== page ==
Finally, go Cards!
For what it's worth, I'm loving my NOOK Color. And the apps for Mac and PC are searchable.>Christopher: Initial Question/Comment: Is there a way to search the text of a book on my new Nook Color? For example, if I wanted to find every instance of the word "voluminous" in a novel I'm reading?
As announced elsewhere already, I've just sold another short story. "The Contrary Gardener," which serves as a sort of companion piece to "The Voluntary State," will be in the next volume of Jonathan Strahan's Eclipse series of anthologies. I think the book will be out sometime in 2012, and I'll say more about it closer to publication time.
I'm spending most of my time this summer working on my next novel, but my first semester as a graduate student in Eastern Kentucky University's MFA program will start in a week or so. The two courses I'm taking (one of which is a fiction workshop) combine to yield this list of assigned books. I've read about half of them before, but look forward to reading or rereading all of them in an academic setting.
All but the García Márquez and the Kundera are available for the Nook (well, the Nabokov isn't quite available yet, it'll be out on the 16th, I think, and here's hoping that the notes &c. are hyperlinked) which brings up the point that I've lately learned to enjoy being a reader of screens. I've even been reading on my computer, just this week having read the first four of Elizabeth George's Inspector Lynley mysteries on my laptop. I like having other windows open with the OED and Wikipedia live so I can flip back and forth when I come across a word or something else I'm not familiar with. In the case of Elizabeth George, that means I now know what secateurs are (well, I guess I already knew what they were, just not their proper name), and now know a lot more about the furniture makers of England than I ever thought I would.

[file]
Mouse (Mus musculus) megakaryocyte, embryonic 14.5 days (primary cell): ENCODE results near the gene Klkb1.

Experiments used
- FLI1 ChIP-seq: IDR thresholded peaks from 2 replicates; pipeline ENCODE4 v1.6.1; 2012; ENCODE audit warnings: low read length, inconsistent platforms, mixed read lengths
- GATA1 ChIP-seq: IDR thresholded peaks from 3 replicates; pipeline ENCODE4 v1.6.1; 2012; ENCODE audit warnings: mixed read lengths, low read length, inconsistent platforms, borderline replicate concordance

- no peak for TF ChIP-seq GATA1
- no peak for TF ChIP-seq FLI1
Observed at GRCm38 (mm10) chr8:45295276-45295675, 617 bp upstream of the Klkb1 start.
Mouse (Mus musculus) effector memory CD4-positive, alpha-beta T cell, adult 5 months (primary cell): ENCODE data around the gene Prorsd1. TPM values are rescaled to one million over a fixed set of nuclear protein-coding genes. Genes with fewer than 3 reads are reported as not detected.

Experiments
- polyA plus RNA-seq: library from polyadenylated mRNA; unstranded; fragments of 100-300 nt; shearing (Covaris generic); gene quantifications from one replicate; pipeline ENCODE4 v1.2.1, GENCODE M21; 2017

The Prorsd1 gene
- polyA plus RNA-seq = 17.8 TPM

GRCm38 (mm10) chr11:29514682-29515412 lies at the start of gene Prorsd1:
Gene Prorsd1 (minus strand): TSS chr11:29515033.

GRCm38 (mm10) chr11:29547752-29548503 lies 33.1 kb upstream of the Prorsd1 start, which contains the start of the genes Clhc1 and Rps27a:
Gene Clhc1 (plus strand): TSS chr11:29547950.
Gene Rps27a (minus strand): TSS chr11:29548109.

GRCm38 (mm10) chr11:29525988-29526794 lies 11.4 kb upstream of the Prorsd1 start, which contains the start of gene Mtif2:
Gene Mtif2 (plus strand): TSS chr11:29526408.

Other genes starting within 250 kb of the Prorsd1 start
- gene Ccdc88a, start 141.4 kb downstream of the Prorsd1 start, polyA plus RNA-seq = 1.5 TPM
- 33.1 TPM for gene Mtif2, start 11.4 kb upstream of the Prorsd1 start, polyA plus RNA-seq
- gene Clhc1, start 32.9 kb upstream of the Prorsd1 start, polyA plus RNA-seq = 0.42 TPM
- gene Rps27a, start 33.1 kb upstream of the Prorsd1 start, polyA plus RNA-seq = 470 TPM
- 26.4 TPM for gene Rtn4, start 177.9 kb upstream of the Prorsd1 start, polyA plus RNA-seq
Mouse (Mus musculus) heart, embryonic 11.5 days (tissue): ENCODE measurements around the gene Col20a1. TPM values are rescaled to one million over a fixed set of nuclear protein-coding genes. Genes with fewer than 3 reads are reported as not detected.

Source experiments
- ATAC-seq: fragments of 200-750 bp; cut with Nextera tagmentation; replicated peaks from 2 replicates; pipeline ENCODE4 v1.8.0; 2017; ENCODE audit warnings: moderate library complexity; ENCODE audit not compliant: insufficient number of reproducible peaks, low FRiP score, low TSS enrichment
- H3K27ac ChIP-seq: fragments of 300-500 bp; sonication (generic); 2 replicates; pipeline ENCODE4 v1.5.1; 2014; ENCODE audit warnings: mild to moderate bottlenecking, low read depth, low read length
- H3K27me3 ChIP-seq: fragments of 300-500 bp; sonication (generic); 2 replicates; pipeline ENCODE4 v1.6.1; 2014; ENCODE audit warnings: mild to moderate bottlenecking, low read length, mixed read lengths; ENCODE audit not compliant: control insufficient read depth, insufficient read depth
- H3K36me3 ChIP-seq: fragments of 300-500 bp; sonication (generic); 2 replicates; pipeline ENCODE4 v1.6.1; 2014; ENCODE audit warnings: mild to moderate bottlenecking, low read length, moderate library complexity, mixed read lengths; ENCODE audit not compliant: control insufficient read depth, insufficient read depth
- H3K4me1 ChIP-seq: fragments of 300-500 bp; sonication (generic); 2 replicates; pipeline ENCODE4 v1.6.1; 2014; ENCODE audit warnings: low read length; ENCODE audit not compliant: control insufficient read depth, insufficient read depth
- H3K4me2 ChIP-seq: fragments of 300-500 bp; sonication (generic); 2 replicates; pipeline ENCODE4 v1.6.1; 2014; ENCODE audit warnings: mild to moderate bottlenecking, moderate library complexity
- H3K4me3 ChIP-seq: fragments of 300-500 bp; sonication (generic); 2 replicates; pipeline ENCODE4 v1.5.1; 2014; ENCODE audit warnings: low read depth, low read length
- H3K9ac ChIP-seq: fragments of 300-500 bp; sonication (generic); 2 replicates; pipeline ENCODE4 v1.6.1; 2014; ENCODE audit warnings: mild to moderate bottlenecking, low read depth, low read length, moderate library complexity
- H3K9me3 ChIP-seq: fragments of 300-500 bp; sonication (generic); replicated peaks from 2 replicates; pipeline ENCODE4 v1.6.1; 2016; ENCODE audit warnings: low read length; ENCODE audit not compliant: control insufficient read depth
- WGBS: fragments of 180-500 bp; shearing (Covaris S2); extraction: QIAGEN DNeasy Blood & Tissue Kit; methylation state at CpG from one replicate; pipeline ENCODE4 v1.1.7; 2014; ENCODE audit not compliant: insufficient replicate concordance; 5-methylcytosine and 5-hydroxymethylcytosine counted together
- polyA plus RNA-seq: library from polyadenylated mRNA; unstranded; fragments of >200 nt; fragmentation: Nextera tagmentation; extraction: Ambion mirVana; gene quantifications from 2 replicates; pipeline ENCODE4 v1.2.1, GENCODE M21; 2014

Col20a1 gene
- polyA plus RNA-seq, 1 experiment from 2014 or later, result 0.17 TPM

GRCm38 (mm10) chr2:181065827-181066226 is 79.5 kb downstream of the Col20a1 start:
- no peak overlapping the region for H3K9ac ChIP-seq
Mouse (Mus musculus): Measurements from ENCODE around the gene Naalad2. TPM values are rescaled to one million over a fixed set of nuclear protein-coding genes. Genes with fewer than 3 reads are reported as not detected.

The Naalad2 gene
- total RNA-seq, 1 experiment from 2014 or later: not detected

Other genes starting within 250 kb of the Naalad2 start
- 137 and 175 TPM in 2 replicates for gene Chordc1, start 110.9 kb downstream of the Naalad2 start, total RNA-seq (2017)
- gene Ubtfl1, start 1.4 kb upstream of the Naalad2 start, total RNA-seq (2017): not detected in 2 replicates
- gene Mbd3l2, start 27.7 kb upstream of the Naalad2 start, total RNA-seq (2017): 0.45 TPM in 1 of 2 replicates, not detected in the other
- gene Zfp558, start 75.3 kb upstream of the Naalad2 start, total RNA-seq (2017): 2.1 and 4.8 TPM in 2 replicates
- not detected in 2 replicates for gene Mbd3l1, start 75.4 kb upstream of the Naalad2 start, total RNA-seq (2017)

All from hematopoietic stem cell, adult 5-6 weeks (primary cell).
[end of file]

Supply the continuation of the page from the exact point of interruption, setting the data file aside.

Blowing the dust off the blog to invite any and all to come see me (and many, many other writers) at this year's Decatur Book Festival over Labor Day weekend down in Georgia. My particular event is Sunday afternoon at 2:30 on the Eddie's Attic stage. Sneak away from Dragon*Con for the afternoon and come here me talk about Sandstorm and other such stuff!